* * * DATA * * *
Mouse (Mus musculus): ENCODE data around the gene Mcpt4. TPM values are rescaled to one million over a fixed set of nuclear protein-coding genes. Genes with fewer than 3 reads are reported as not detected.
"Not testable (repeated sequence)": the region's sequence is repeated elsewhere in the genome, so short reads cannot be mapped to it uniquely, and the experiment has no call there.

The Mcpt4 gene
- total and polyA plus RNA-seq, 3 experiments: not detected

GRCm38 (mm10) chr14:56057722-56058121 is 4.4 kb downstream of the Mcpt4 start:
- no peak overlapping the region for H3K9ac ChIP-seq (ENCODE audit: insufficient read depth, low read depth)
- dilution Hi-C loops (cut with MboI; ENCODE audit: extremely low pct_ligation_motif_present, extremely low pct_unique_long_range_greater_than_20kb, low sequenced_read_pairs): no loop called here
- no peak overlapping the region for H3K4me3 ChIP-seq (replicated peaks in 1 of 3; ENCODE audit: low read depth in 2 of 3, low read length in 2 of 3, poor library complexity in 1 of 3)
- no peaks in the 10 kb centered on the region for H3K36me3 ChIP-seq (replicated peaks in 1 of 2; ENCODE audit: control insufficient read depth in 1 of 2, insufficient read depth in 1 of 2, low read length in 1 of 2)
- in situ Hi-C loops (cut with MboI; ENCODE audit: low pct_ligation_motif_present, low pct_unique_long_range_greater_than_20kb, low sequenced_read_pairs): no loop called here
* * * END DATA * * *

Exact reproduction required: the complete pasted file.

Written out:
Mouse (Mus musculus): ENCODE data around the gene Mcpt4. TPM values are rescaled to one million over a fixed set of nuclear protein-coding genes. Genes with fewer than 3 reads are reported as not detected.
"Not testable (repeated sequence)": the region's sequence is repeated elsewhere in the genome, so short reads cannot be mapped to it uniquely, and the experiment has no call there.

The Mcpt4 gene
- total and polyA plus RNA-seq, 3 experiments: not detected

GRCm38 (mm10) chr14:56057722-56058121 is 4.4 kb downstream of the Mcpt4 start:
- no peak overlapping the region for H3K9ac ChIP-seq (ENCODE audit: insufficient read depth, low read depth)
- dilution Hi-C loops (cut with MboI; ENCODE audit: extremely low pct_ligation_motif_present, extremely low pct_unique_long_range_greater_than_20kb, low sequenced_read_pairs): no loop called here
- no peak overlapping the region for H3K4me3 ChIP-seq (replicated peaks in 1 of 3; ENCODE audit: low read depth in 2 of 3, low read length in 2 of 3, poor library complexity in 1 of 3)
- no peaks in the 10 kb centered on the region for H3K36me3 ChIP-seq (replicated peaks in 1 of 2; ENCODE audit: control insufficient read depth in 1 of 2, insufficient read depth in 1 of 2, low read length in 1 of 2)
- in situ Hi-C loops (cut with MboI; ENCODE audit: low pct_ligation_motif_present, low pct_unique_long_range_greater_than_20kb, low sequenced_read_pairs): no loop called here